Rabbi James Rosenberg

Rabbi James RosenbergIf all goes well, next May I will be attending the 50th reunion of the Columbia College class of ’66: half a century since my graduation! In preparation for this once-in-a-lifetime event, I have recently reread the six diaries I kept during my undergraduate years – a process of self-examination which has continued on and off to this very day.

My first journal (Jan. 13-Sept. 16, 1963) covers about eight months: the second half of my freshman year and the summer that followed. As one might expect from an 18-year-old, my writing at that time gushed with adolescent narcissism, an obsessive preoccupation with the emotions and perceived needs of that unholy trinity of me, myself and I. Nor is it at all unusual that many pages were devoted to the chaos and confusion of my immature love life; I had developed an uncanny ability repeatedly to label an increasingly unhealthy relationship “healthy” – as if calling the relationship healthy made it so.

Rabbi James RosenbergPaul Berger begins his May 5 online article for the Forward with this sentence: “Long written off by mainstream critics as an Islamophobic crackpot, Pamela Geller is winning increasing sums from financial backers with her blood-and-thunder warnings against the religion of Muhammad.”

Berger wrote this piece shortly after Garland, Texas, police shot dead two would-be jihadis – Elton Simpson, 30, and Nadir Hamid Soofi, 34 – who were attempting to carry out a Charlie Hebdo-style massacre at the Curtis Culwell Center.

Rabbi James RosenbergAt the end of January, not long after returning from viewing an exhibit of 42 black-and-white photographs by Gordon Parks (1912-2006) at Boston’s Museum of Fine Arts, I had the opportunity to share my enthusiasm for Parks’ work with my friend, Phil Rosen.  Rosen, a professor of Modern Culture and Media at Brown, suggested two books – both classics in the field – to deepen my appreciation and understanding of photography:  Susan Sontag’s “On Philosophy” (Farrar, Straus and Giroux, 1977) and Roland Barthes’ “Camera Lucida” (Hill and Wang, 1982), translated from the French by Richard Howard.  Neither Sontag nor Barthes is primarily concerned with the methods of picture-taking; rather, each of them, in distinct but overlapping ways, focuses upon what the photograph means to those who view it. 


Rabbi James RosenbergMichael L. Satlow’s “How the Bible Became Holy” (Yale University Press, 2014) is an audacious book. Satlow, professor of Religious Studies and Judaic Studies at Brown, spells out his intentions in the introductory pages: “This book proposes a very different answer to the question of when and how the Bible gained authority.  I will argue here that Jews and Christians gave to the texts that constitute our Bible only very limited and specific kinds of authority well into the third-century and beyond. The “peoples of the book” did not know their book very well.”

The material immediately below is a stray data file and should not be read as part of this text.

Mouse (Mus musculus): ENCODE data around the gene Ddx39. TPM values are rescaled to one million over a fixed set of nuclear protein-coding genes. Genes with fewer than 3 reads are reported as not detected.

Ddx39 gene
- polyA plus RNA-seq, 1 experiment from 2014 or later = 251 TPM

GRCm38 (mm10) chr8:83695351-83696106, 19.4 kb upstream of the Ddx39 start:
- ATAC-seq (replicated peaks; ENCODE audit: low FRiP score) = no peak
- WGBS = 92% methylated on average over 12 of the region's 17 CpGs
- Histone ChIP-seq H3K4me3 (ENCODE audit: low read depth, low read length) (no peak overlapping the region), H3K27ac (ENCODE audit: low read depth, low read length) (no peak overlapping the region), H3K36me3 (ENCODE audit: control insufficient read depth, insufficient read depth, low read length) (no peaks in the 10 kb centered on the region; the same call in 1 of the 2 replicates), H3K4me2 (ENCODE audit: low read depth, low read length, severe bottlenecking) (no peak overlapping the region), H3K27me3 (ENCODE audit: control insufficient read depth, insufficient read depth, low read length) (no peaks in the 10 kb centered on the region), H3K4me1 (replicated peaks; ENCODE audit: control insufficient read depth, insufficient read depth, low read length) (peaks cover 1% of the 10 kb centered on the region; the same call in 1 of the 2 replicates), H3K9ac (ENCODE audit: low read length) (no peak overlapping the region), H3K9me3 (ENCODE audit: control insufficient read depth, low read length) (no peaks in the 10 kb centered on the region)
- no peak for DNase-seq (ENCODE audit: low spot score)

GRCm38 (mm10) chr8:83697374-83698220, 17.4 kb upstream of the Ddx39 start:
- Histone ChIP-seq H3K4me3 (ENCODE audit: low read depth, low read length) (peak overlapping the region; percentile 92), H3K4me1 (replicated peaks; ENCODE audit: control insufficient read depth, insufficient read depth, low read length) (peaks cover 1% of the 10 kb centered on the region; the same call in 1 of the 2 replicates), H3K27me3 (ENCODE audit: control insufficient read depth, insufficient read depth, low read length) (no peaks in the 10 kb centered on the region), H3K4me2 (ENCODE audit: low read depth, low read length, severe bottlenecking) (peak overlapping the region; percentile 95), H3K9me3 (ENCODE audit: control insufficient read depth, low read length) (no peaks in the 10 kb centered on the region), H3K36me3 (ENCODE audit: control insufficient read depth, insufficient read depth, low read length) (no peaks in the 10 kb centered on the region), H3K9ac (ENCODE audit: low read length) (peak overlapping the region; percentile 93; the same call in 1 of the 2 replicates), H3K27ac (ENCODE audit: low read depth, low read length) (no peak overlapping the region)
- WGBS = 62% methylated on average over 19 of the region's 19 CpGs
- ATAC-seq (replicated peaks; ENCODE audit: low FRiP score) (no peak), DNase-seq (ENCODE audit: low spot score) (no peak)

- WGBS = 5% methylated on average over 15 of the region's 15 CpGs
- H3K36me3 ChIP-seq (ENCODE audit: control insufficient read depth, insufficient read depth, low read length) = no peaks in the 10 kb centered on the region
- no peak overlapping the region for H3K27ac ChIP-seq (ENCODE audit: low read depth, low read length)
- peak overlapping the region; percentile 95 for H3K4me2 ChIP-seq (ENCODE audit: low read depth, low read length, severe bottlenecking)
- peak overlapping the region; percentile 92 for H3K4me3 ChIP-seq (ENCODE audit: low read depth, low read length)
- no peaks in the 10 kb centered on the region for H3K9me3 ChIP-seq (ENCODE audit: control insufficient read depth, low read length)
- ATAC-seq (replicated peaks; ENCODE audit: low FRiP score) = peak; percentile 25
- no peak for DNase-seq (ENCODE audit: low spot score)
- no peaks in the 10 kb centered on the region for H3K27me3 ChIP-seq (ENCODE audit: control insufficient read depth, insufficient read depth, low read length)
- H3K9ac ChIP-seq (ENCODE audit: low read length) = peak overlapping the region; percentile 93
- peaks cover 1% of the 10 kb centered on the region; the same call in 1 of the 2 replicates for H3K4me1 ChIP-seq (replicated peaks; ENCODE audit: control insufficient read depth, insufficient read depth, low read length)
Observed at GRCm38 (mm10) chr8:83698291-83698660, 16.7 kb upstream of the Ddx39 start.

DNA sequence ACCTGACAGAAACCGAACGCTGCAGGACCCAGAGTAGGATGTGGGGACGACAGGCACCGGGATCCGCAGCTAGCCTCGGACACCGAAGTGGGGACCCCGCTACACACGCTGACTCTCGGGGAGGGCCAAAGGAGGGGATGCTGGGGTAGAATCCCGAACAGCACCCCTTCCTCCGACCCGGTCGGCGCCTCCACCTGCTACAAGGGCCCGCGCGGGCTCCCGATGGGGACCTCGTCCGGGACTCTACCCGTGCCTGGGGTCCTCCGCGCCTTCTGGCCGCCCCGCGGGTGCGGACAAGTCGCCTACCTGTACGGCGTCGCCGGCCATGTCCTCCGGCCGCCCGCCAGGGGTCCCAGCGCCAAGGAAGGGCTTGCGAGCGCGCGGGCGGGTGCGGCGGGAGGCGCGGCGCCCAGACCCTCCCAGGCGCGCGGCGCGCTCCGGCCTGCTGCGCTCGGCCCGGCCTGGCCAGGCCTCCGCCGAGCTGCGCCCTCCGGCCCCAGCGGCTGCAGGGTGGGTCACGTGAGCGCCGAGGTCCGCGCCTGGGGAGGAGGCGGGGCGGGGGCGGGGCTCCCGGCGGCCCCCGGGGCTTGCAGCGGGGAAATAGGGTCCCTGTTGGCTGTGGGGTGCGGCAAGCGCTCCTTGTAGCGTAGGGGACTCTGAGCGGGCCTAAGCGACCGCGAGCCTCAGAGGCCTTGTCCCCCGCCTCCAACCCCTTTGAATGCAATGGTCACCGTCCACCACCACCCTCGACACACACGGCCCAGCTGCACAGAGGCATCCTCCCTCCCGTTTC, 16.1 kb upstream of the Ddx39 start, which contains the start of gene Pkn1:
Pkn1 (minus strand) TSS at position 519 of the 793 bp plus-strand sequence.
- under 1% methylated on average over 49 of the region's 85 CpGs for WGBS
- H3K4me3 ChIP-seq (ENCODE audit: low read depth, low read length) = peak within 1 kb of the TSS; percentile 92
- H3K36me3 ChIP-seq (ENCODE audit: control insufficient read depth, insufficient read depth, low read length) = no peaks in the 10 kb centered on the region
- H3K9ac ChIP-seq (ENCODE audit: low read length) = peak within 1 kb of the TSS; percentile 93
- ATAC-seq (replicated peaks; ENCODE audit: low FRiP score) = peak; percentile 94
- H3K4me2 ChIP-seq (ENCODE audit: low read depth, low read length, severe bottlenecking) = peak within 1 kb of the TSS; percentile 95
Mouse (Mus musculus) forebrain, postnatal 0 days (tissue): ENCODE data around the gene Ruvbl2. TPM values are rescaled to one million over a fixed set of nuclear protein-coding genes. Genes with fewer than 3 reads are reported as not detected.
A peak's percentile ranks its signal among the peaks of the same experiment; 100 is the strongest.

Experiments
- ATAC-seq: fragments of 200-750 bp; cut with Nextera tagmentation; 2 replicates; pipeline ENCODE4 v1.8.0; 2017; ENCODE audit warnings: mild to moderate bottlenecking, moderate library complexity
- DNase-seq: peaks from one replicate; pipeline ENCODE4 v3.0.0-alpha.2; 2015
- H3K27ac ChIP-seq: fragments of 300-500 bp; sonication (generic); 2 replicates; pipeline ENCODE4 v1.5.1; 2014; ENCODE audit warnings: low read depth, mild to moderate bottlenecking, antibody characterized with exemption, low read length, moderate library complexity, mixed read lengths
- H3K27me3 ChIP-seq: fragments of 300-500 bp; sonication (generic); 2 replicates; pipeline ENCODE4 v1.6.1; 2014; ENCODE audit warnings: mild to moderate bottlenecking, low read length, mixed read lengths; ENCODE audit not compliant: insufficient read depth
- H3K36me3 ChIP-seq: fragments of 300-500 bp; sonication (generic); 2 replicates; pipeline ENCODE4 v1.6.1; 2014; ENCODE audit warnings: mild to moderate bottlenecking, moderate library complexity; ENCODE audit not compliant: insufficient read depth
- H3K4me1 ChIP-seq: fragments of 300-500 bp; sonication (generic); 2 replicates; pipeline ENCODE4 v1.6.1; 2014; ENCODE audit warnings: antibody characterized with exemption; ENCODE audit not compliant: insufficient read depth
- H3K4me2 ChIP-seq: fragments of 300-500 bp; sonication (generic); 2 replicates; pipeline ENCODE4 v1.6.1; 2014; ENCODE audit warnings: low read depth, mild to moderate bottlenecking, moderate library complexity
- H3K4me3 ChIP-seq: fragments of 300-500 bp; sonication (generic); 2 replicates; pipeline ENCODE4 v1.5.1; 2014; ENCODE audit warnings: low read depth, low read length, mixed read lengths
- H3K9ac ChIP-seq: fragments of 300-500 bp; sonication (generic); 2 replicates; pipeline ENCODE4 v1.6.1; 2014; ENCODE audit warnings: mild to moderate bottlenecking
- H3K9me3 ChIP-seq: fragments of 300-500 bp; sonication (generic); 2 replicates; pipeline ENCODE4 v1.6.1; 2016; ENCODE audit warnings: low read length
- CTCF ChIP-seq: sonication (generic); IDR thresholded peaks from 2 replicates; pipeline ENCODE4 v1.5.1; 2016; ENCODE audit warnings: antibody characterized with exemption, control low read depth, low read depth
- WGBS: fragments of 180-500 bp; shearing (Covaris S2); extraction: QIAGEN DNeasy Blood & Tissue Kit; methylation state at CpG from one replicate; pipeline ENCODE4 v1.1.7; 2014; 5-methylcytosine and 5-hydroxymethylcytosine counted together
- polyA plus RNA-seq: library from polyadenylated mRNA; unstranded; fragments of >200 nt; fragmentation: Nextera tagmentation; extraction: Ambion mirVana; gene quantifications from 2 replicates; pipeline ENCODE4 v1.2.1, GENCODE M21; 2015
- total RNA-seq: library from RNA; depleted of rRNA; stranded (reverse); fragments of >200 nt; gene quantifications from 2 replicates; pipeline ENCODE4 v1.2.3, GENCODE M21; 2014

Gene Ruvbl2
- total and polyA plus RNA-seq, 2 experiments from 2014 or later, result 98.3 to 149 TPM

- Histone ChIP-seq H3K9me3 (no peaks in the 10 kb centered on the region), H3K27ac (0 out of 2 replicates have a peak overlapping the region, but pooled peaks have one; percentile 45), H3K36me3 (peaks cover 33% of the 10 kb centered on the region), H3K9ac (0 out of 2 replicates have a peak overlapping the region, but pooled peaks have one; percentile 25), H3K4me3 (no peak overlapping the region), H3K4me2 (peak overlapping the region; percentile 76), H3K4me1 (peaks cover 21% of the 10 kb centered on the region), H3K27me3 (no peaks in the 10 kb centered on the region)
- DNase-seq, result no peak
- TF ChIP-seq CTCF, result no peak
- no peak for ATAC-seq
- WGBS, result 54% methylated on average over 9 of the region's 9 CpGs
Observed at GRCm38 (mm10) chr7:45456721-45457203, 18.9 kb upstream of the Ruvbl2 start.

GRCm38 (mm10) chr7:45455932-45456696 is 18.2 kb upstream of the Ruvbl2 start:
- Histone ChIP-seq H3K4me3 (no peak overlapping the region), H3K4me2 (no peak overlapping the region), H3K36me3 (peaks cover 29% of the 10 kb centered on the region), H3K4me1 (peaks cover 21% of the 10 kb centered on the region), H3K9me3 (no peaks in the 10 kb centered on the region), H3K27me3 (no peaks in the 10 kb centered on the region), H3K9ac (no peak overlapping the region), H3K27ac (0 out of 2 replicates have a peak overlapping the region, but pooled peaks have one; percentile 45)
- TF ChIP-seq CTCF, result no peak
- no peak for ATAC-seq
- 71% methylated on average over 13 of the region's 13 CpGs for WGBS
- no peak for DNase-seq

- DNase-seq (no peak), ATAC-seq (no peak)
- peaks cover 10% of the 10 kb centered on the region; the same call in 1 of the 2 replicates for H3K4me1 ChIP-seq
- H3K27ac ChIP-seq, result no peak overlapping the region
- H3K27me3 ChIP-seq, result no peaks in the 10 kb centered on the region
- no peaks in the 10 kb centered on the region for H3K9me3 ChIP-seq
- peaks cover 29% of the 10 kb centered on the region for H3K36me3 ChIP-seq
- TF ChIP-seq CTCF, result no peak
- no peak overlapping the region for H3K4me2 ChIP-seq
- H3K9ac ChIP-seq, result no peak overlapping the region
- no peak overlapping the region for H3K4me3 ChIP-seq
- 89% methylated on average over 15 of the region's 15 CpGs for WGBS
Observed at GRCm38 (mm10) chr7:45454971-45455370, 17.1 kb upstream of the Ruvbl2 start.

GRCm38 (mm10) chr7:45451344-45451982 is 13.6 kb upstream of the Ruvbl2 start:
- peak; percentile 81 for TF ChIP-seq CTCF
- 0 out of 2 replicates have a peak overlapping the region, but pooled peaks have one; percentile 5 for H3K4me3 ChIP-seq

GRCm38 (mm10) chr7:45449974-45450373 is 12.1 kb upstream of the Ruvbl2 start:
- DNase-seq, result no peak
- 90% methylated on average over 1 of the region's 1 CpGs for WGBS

Rabbi James Rosenberg“SHE: What happened to Psalm 88?  Why did you skip it?

“HE: I don’t think you could take it tonight.  I am not sure I could.  No: I am sure I could not.

“SHE: Please read it, for me ... I need that kind the most.”

This dialogue begins the preface to the second edition of Martin Marty’s “A Cry of Absence” (Harper San Francisco, 1993), which appears about 10 years after the original publication.

The HE is Martin Marty, prolific author and, until his retirement in 1998, professor of the history of  modern Christianity at the University of Chicago Divinity School. The SHE is Marty’s first wife, Elsa, whose battle with terminal cancer is the unspoken tragedy that runs through the pages of the first edition of “A Cry of Absence.”

Marty’s book is an extended personal commentary on selections from the 150 Biblical psalms. During the course of Elsa’s illness, she needed to take certain medications at the midnight hour, at which time husband and wife took turns reading a psalm: she would read the odd-numbered, he the even-numbered. Marty comments,  “The medicines were pain relievers, fighters against nausea, palliatives. Half the psalms were not.”

Given the circumstances that gave rise to “A Cry of Absence,” it is no surprise that the author has chosen to focus upon those dark places in our human experience; he subtitles his book “Reflections for the Winter of the Heart.” Drinking deeply from the writings of Karl Rahner, S.J. (1904-1984), a German Jesuit priest and theologian,  Marty explores his own “wintry” spirituality; his type of religious faith puts him at a marked distance from those who express their “summery” religious postures through their ever-present upbeat smiles and their nonstop Praise-the-Lords. Marty sides with those who eschew the “ignorant immortality” of Eden and embrace the “informed mortality” that has to some degree darkened our lives ever since you and I were expelled from the Garden: